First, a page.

Carbon pricing instruments including emissions trading schemes and carbon taxes currently cover around 12% of the world’s annual GHG emissions and are valued at around $48 billion, according to a report published Tuesday by the World Bank and consultants Ecofys.
Emissions trading schemes, excluding secondary market turnover, have grown in value to $34 billion currently from $32 billion in 2014 thanks to the launch of South Korea’s ETS earlier this year and the expansion of California’s and Quebec’s joint market to cover transport fuels, the Carbon Pricing Watch report found.
GHG tax schemes, in terms of collectable revenues, are worth some $14 billion, it added.
“Carbon pricing is clearly gaining traction … It’s no longer a matter of if or when,” said Rachel Kyte, the World Bank’s vice president and special envoy for climate change.
The report identified some 39 countries and 23 sub-national jurisdictions including cities, states and regions – which collectively account for 23% of global GHG emissions – that have now put a price on CO2 emissions.
Those pricing schemes cover around 7 billion tonnes of CO2e in these economies, or some 12% of global emissions, but they vary drastically in price and scope, with Sweden’s tax of around $130 per tonne at one end of the spectrum and Poland’s levy of €0.065/tonne for industrial sectors outside the EU ETS at the other.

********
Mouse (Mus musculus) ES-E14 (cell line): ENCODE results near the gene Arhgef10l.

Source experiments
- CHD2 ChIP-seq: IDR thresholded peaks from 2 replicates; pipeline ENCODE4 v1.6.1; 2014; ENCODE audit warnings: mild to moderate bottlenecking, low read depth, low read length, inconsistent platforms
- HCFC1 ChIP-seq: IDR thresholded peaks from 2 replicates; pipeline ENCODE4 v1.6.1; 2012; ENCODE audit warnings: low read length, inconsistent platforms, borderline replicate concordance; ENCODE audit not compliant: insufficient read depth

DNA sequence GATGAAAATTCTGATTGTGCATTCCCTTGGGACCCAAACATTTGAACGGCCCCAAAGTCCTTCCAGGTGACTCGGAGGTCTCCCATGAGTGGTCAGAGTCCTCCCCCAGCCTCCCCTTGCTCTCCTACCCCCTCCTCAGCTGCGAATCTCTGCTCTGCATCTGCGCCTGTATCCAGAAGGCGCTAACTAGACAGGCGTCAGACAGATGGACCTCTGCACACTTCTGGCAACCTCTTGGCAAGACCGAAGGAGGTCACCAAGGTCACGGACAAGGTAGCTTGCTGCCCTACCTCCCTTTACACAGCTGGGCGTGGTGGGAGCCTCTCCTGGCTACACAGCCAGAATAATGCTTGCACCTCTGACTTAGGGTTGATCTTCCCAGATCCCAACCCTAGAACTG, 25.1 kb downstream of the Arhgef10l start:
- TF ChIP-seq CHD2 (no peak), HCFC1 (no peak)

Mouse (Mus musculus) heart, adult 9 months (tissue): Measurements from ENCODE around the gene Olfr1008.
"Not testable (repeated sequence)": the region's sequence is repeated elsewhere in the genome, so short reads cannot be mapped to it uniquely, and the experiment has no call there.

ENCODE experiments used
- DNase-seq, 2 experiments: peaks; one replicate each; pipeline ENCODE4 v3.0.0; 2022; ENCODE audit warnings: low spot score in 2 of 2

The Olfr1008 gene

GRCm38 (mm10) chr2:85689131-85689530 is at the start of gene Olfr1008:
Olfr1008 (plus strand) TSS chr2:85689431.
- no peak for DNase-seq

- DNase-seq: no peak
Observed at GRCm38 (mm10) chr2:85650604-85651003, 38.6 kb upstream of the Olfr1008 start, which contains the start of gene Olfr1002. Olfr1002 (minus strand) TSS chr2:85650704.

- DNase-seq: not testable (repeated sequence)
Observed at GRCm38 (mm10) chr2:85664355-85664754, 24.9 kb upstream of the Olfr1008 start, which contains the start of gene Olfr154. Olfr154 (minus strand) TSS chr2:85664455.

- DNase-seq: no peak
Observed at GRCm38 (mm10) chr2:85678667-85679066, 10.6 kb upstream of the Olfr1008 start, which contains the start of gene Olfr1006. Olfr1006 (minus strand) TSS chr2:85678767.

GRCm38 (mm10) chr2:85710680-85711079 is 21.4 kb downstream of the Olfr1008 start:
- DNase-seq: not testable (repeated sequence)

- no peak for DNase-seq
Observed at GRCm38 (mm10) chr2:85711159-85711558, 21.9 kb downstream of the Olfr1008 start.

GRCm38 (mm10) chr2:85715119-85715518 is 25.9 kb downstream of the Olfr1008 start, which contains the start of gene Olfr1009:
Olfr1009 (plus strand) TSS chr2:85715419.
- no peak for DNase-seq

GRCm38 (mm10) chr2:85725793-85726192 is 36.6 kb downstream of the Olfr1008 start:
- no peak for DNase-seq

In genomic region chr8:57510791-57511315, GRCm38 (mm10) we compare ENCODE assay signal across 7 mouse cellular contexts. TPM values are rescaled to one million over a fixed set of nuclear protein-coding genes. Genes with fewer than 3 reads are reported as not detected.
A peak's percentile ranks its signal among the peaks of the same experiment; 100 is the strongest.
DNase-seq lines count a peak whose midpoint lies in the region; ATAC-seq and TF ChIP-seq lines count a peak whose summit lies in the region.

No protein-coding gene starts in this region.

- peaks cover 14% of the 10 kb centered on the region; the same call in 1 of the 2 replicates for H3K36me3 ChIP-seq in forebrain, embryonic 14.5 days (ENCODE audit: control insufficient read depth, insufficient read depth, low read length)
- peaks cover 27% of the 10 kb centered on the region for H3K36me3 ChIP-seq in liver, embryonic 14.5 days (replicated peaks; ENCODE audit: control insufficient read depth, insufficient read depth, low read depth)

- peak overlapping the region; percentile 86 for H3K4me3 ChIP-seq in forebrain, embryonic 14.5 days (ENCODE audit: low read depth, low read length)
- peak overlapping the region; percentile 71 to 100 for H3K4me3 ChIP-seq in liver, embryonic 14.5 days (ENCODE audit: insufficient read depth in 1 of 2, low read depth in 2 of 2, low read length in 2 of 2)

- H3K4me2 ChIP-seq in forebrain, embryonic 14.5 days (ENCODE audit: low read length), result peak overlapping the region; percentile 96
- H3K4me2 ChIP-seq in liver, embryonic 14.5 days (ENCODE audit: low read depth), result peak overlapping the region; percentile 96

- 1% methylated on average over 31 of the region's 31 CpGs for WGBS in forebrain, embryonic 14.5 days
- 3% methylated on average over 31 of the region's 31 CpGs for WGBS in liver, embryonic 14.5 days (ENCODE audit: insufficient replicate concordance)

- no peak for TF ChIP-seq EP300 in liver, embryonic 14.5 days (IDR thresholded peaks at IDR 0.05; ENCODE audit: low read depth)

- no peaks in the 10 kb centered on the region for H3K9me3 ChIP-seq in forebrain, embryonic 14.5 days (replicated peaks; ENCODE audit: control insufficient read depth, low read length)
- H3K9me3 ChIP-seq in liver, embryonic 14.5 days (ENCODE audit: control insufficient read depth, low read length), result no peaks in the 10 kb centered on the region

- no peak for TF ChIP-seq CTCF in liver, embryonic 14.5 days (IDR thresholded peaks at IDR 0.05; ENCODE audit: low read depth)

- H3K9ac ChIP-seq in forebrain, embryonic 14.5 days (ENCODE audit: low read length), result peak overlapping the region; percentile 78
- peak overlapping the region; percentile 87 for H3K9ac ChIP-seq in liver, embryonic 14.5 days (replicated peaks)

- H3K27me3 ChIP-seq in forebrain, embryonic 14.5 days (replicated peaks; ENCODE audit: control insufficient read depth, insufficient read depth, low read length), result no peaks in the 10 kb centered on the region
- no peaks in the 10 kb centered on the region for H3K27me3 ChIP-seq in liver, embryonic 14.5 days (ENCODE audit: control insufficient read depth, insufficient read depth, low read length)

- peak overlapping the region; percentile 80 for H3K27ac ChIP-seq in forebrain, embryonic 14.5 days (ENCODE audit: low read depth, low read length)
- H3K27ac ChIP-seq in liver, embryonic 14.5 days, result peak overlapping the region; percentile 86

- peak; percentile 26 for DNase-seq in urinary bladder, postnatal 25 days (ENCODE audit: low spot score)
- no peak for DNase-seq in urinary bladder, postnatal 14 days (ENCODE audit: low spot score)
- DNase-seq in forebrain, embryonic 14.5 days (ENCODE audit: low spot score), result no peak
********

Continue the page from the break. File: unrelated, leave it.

The report noted carbon taxes implemented over the past year in France, Portugal and Mexico, tax legislation passed in Chile that will come into force in 2018, and two new pilot trading schemes launched in China’s Hubei and Chongqing.
It identified some of the steps the private sector has taken, with more than 150 major corporations now putting an internal price on their carbon emissions.
“For many businesses, this is part of a risk management strategy to evaluate the current or potential impact of a mandated carbon price on their operations. It is also used as a means to identify and value cost savings and revenue opportunities in low-carbon investments,” the brief said.
The paper also observes the growing calls from shareholders for companies to recognise the increasing threat climate change poses to their asset portfolios and, subsequently, investor returns.
The Carbon Pricing Watch 2015 brief, released to kick off this week’s Carbon Expo conference in Barcelona, is a preview of a longer State and Trends of Carbon Pricing 2015 report that will be launched at the World Bank’s annual meeting in Lima in October.
By Mike Szabo – email@example.com